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Arch Neurol. 2001 Jun;58(6):993-8.

Diffusion-weighted magnetic resonance imaging in nonconvulsive status epilepticus.

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Department of Neurology, Seoul National University Hospital, Clinical Research Institute, Neuroscience Research Institute, Seoul National University Medical Research Institute, 28, Yongon-dong, Seoul 110-744, South Korea.



In human and experimental models, diffusion-weighted magnetic resonance imaging (DWI) findings in status epilepticus (SE) have been reported to show that apparent diffusion coefficients are reduced during the initial phase and normalized or increased in the later phase of prolonged SE. This effect is caused by cytotoxic edema induced by excitotoxicity. In humans, only focal DWI abnormalities have been reported in partial SE.


To report and discuss the DWI findings suggesting diffuse neuronal injury in a patient with nonconvulsive SE.


A 56-year-old man was admitted because of changing levels of consciousness over 3 days. On admission he was comatose. He had nystagmoid eye movement, forced eye blinking, and oroalimentary automatism. The results of a search for possible infectious and metabolic etiologies were negative, and electroencephalographic findings showed continuous, semirhythmic, bifrontal sharp waves of 2 Hz. Phenytoin and midazolam hydrochloride were infused to alleviate the seizure activities. He underwent DWI initially (3 days after the onset of seizure) and at the 5-month follow-up.


The neurology department of a tertiary referral center.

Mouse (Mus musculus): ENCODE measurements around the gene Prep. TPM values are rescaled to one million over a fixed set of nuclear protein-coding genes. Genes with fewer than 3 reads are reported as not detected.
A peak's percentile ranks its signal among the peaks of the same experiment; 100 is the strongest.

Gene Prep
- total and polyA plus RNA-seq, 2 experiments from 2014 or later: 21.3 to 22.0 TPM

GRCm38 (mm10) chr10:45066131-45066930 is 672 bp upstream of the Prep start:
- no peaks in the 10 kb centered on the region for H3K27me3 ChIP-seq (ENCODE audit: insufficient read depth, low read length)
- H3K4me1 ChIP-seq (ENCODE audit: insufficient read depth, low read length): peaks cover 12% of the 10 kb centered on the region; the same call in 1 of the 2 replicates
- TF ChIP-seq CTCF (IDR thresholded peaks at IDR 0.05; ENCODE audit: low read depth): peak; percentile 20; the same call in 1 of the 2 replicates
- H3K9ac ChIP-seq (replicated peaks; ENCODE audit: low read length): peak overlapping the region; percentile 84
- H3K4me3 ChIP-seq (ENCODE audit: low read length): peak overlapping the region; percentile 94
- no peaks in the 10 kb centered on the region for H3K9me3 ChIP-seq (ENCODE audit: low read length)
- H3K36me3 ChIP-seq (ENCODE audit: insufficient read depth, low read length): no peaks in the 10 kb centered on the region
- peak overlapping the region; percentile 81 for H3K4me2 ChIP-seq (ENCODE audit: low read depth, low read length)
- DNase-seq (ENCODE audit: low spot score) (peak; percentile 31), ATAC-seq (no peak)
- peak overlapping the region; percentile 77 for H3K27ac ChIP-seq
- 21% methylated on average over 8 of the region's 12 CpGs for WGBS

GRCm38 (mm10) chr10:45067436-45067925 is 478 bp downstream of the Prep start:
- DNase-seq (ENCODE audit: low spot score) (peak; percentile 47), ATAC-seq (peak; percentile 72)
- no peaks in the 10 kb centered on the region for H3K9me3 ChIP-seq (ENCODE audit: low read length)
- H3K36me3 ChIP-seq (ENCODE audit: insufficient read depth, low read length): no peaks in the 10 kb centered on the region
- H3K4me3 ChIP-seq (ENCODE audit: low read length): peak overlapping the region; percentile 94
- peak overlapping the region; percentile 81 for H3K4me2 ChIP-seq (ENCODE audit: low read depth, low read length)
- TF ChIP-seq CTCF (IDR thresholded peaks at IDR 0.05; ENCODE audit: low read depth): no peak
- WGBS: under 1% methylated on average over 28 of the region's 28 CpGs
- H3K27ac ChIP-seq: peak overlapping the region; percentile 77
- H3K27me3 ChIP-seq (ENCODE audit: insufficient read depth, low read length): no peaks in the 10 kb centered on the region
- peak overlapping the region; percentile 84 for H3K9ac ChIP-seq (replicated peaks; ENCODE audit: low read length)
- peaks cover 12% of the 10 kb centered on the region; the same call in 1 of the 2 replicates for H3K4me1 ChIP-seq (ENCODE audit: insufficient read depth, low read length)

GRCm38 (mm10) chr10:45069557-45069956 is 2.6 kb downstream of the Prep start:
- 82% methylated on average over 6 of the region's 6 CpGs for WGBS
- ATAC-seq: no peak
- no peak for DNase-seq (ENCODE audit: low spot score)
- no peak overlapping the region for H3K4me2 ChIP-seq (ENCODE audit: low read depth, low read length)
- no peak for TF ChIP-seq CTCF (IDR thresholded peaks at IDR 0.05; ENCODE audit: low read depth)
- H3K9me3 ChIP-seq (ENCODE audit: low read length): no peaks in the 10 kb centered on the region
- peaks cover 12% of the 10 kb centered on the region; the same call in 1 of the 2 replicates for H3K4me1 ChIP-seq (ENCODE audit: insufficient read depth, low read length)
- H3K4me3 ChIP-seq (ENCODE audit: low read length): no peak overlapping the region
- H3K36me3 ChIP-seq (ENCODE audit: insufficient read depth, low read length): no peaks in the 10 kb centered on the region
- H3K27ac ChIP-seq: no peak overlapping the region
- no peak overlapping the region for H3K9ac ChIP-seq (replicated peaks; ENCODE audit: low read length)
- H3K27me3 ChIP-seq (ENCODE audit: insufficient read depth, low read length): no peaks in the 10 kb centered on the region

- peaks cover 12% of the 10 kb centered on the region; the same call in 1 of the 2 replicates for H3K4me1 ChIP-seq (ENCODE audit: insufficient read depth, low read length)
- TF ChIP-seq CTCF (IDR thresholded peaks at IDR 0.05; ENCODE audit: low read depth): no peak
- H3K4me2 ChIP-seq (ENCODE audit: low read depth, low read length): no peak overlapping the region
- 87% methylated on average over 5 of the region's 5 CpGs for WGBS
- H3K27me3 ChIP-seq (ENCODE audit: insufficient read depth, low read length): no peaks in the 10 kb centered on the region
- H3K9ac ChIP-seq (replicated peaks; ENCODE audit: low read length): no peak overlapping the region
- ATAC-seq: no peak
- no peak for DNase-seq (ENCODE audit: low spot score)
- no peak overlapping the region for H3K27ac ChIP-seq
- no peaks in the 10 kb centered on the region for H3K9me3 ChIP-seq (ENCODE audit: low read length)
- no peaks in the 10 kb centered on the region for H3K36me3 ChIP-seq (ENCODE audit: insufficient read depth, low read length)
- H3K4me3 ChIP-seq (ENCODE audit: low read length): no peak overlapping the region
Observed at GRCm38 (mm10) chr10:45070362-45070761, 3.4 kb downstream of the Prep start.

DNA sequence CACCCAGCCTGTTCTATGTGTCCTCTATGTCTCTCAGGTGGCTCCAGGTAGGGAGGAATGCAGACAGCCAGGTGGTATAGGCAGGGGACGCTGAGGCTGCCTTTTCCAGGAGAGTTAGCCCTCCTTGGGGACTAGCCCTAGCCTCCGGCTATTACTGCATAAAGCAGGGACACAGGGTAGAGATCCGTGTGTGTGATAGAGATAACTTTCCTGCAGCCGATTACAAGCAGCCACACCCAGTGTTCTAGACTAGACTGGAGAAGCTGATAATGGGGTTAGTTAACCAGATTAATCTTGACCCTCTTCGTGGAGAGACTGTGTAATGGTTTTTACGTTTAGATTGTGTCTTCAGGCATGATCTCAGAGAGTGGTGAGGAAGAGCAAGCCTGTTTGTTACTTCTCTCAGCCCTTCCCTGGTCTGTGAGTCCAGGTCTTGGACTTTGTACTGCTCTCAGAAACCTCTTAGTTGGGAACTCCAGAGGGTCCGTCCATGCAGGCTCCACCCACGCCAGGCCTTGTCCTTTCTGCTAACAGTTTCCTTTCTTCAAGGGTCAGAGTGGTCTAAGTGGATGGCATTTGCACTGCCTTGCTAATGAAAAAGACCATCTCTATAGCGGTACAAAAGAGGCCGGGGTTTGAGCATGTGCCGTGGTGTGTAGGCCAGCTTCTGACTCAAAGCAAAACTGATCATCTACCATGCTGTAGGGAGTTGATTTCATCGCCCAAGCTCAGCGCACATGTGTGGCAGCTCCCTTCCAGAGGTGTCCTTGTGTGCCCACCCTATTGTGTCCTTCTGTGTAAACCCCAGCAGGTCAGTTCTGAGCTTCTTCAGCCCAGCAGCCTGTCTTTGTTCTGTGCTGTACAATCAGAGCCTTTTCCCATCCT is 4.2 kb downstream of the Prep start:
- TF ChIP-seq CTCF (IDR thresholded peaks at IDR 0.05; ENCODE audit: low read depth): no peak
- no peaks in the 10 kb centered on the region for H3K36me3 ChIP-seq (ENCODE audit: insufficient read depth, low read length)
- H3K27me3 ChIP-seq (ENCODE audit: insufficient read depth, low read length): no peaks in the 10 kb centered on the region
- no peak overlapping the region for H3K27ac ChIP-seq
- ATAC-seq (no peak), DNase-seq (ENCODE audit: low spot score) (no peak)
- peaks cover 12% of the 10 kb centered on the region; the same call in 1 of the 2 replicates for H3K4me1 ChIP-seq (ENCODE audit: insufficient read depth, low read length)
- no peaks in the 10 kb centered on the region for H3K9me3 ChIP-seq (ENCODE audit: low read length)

During SE, DWI findings showed marked, diffuse gyriform cortical hyperintensity throughout the brain. The apparent diffusion coefficient decreased in the corresponding areas, especially in the occipital lobes. Findings from T2-weighted magnetic resonance imaging showed the intense cortical hyperintensity with gyral swelling and no involvement of brainstem, basal ganglia, thalamus, and white matter. The follow-up DWI findings showed marked atrophy and hypointensity in the corresponding regions. The apparent diffusion coefficient increased in the corresponding regions.


Diffusion-weighted imaging in our patient indicated that the magnetic resonance imaging abnormalities of the affected cortex were due to cytotoxic edema caused by neuronal excitotoxicity during prolonged SE. Diffusion-weighted imaging can be used in the localization of seizure focus for predicting the prognosis of the affected tissue and for researching the basic pathophysiology of SE.

[Indexed for MEDLINE]

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